For grades I and II and some grade III injuries, the initial phase of rehab involves immobilization in a sling, rest from activity, ice, and anti-inflammatory medication for pain control.1-3,5,9,10 During this phase, the sling is used typically for up to a week to allow inflammation and pain control; however, the immobilization period should be kept short as prolonged immobilization will lead to stiffness and weakness and slower return to playing.3,5 While in this phase, the athlete must take the sling off periodically throughout the day to perform elbow, wrist, and hand mobility exercises to prevent stiffness and weakness.3 The sling can be removed when there is no longer pain with the arm hanging by the side.

The second phase involves restoring shoulder range of motion and beginning strengthening.5 During this phase, the clinician will passively stretch the athlete’s shoulder in a forward and lateral direction, purposefully avoiding positions that may induce pain (crossing the arm over the body, rotating the arm inward).5 If tolerable, active-assisted range of motion can be performed in which the clinician will provide support while the athlete moves his arm into these positions.

Additionally, strengthening the shoulder blade and rotator cuff muscles is initiated and often begins with the hand supported on a table or wall to offload the arm and the AC joint.5 Shoulder blade and rotator cuff strength are imperative following AC joint injury as proper motion of the shoulder blade and arm with athletic motions is often altered following this injury, but is needed for throwing and catching performance and preventing injury recurrence.5 As pain continues to subside, motion in all directions can be performed, and active motion without support can be initiated.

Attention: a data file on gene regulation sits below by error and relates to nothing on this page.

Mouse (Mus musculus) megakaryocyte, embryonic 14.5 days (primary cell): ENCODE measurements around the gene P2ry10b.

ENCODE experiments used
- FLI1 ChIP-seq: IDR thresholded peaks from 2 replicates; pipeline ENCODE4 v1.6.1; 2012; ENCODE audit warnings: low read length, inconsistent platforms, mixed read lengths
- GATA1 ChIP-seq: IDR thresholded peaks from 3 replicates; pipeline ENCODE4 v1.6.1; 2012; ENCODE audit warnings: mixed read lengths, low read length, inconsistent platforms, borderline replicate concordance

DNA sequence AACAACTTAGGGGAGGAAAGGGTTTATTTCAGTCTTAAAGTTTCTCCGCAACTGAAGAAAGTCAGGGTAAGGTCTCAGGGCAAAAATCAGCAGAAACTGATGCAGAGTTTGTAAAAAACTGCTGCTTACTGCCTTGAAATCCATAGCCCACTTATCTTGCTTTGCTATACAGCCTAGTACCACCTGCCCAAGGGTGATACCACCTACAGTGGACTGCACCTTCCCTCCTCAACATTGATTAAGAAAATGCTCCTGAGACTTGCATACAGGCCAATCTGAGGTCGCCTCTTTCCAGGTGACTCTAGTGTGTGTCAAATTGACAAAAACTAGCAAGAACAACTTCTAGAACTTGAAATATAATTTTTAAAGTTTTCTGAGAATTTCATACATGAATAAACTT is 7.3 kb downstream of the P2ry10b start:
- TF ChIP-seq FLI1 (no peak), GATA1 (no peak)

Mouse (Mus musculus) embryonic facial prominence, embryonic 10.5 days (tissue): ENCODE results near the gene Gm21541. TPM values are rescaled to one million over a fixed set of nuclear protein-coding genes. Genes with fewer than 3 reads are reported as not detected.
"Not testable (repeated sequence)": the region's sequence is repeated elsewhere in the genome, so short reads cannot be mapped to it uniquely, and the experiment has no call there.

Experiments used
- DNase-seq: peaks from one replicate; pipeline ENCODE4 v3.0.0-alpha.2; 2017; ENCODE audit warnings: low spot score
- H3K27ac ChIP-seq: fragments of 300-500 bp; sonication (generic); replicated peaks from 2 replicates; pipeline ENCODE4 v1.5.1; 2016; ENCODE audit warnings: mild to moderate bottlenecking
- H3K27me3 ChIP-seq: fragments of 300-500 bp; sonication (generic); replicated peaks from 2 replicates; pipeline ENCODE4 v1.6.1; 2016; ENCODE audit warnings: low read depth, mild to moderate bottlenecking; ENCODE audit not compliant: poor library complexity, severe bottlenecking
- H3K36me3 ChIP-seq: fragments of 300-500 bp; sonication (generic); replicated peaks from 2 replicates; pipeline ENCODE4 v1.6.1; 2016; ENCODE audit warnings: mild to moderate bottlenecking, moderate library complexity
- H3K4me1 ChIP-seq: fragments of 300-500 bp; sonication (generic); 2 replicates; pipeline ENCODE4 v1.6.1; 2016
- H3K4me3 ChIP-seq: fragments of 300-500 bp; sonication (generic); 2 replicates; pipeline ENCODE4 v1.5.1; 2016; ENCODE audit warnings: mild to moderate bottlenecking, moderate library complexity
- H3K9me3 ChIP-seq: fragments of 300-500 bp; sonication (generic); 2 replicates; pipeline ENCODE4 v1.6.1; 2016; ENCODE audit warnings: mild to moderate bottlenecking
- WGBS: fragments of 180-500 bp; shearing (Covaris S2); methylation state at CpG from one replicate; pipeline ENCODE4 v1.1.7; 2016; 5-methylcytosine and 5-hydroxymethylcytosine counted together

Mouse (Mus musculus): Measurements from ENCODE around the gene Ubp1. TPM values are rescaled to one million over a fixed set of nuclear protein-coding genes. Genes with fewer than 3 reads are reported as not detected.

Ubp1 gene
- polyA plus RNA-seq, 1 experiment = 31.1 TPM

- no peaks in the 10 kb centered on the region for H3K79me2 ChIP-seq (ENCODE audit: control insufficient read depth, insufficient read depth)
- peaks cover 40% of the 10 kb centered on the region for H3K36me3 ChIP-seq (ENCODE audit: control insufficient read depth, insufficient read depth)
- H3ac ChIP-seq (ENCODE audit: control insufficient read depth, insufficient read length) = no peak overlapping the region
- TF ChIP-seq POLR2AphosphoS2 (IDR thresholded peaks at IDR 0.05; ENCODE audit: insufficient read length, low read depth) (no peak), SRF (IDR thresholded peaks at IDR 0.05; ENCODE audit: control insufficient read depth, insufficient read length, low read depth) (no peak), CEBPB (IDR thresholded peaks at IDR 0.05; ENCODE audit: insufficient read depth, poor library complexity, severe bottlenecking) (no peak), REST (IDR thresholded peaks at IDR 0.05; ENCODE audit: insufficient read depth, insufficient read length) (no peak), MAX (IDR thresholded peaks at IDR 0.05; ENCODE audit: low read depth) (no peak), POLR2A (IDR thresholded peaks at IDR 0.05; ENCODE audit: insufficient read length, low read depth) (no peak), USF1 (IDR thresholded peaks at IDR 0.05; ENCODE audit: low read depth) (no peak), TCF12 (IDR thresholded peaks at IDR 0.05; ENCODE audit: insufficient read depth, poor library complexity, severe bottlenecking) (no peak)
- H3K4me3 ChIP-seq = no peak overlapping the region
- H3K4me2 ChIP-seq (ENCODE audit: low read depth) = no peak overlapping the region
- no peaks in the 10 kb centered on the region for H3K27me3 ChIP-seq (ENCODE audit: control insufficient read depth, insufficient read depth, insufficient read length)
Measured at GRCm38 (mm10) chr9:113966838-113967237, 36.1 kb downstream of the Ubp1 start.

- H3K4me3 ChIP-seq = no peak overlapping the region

When range of motion is pain-free and full, phase three can begin. In this phase, focus is on strength and stability of the shoulder. Rehab will continue to focus on shoulder blade and rotator cuff strength that consists of theraband or cable exercises, beginning to use dumbbells for resistance, as well as progression of weight-bearing exercises.5

Phase four focuses on restoring strength and beginning sport-related exercises. This includes exercises that incorporate the whole body, plyometrics such as medicine ball tosses, progressive strength training including pushups, bench presses, overhead presses, and for quarterbacks, a progressive throwing program beginning with short, low velocity throws and progressing to longer and higher velocity throws.5

Rehab Phases5,9,10 Treatments5,9,10
Phase IImmobilized in sling.
Rest, ice, anti-inflammatories.
Elbow, wrist, hand range of motion exercise.